Volunteers Care About Hares

Sarah Topp Sarah Topp
What is your motivation to get outside? Perhaps you like to hunt or fish on nearby state land, take your kids to your favorite childhood camping spot, surprise your significant other with a picnic on a sunny afternoon at one of Michigan’s sinkhole lakes, or just enjoy a hike in solitude hoping to see some wildlife and soak up all the nature that surrounds you. Having public land available enables us all to enjoy and share our passion for the great outdoor opportunities that Michigan has to offer.
My name is Sarah Topp and I am the Huron Pines AmeriCorps member serving at Michigan United Conservation Clubs in Lansing. Part of my service involves coordinating volunteers for “On the Ground” (OTG) habitat restoration events partnered with the Michigan Department of Natural Resources. OTG projects primarily focus on improving wildlife habitat on public land. The first project I helped with was creating snowshoe hare habitat in the Grayling State Forest.
Sam Hudnutt of Onanadaga Sam Hudnutt of Onadaga
Volunteers traveled from various parts of the state to get outdoors and restore wildlife habitat. Dedicated volunteers such as Sam Hudnutt drove from Onandaga located 20 miles south of Lansing, Mike Frith traveled from Livonia, and George Fenlin returned for his second hinge-cutting event with MUCC.  This project site was carefully mapped out to target lowland forest stands totaling 60 acres.  As we trudged through the forest, carrying our chainsaws and extra fuel, we coordinated as a team to visualize tall, standing trees as homes for our forest friends; the snowshoe hare. We looked for tall black spruces and balsam fir with long branches and abundant needles. These were the optimal trees to provide horizontal cover for the hares when we put the trees on the ground using the hinge-cut technique. The project itself only took three hours to hinge-cut 230 trees, but these great people gave so much more than that.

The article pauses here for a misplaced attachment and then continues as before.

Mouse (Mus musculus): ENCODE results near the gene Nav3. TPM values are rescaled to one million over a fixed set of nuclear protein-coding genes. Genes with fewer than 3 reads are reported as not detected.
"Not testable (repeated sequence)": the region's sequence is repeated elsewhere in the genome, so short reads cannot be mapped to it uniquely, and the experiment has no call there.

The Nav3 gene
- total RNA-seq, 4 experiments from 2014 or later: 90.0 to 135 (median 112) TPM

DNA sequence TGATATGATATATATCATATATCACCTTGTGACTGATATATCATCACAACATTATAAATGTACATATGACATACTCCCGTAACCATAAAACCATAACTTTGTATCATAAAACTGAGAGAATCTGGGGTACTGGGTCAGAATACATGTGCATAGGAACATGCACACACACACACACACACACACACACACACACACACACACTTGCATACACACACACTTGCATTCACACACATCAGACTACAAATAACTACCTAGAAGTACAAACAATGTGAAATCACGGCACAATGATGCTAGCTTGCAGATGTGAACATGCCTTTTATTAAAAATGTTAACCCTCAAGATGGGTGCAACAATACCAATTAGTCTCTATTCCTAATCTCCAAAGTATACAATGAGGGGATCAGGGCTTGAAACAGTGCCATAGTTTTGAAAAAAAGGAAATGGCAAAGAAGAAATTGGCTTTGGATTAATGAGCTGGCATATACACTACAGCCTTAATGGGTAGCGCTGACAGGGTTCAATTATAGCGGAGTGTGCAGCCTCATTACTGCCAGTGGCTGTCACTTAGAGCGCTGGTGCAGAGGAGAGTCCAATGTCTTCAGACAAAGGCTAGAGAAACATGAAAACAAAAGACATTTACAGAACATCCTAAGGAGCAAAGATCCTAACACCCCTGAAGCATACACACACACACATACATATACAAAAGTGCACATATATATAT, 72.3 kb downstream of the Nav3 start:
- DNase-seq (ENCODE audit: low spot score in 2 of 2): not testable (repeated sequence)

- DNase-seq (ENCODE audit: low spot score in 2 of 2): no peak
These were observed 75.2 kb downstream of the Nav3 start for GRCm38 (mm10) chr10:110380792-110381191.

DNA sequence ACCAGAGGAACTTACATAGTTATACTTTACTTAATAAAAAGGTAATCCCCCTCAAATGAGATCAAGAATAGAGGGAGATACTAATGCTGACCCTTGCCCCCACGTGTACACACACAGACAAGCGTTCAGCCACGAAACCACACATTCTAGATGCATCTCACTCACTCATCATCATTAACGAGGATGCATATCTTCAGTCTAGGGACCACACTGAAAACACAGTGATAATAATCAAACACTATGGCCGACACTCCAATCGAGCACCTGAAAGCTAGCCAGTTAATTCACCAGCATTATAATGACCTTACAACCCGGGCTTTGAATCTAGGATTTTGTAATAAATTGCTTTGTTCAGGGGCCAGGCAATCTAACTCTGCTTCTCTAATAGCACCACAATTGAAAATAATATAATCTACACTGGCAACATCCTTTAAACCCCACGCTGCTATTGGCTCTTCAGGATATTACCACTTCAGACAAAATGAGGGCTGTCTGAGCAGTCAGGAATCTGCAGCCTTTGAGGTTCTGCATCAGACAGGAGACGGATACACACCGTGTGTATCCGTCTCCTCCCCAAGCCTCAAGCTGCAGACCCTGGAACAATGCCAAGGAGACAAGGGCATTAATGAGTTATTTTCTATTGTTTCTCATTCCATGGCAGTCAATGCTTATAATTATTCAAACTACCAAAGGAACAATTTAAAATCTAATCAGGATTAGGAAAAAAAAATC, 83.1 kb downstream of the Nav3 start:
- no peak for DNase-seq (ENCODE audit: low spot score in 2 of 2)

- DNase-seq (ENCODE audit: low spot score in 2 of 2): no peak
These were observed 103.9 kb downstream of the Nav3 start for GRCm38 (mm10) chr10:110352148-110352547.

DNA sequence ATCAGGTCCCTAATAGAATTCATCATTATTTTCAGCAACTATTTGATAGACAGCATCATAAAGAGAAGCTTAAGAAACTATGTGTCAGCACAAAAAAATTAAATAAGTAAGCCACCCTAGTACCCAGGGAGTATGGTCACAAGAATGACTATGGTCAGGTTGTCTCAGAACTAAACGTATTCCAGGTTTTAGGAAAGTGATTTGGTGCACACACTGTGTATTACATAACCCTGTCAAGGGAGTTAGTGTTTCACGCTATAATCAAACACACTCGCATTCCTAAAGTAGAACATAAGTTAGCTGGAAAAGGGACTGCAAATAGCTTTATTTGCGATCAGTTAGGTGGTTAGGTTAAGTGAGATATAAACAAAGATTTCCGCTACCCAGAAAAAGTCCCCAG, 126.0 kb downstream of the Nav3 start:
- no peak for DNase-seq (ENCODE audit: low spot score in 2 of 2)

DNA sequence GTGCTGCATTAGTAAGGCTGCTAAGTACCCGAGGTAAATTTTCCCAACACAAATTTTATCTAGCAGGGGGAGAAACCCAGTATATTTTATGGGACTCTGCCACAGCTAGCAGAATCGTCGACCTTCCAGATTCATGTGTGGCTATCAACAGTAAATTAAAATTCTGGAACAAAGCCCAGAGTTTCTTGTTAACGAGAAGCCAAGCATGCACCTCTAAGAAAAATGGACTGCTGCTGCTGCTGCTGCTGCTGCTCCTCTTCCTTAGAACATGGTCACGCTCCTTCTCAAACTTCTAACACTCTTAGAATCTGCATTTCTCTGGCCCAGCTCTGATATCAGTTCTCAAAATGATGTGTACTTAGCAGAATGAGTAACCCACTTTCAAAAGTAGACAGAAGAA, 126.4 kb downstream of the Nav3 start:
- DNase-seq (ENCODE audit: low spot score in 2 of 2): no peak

Huron Pines AmeriCorps member Sarah Topp Huron Pines AmeriCorps member Sarah Topp
Although undeniably impressive, it wasn’t the hard work these volunteers put in that struck me the most, but the various motivations to get out and volunteer for this event. These dedicated people gave their time to be directly involved in Michigan’s habitat restoration to positively impact the land they enjoy.  This project not only benefits snowshoe hare, but also provides cover for other small game and browse for white-tail deer; hunters, that’s for you! My crew did stumble upon a hand-made blind in our project site; perhaps we’ve also helped a proud hunter put venison on the table next fall! Whatever your motivation may be, get outdoors and be a part of where Michigan’s conservation starts: on the ground.

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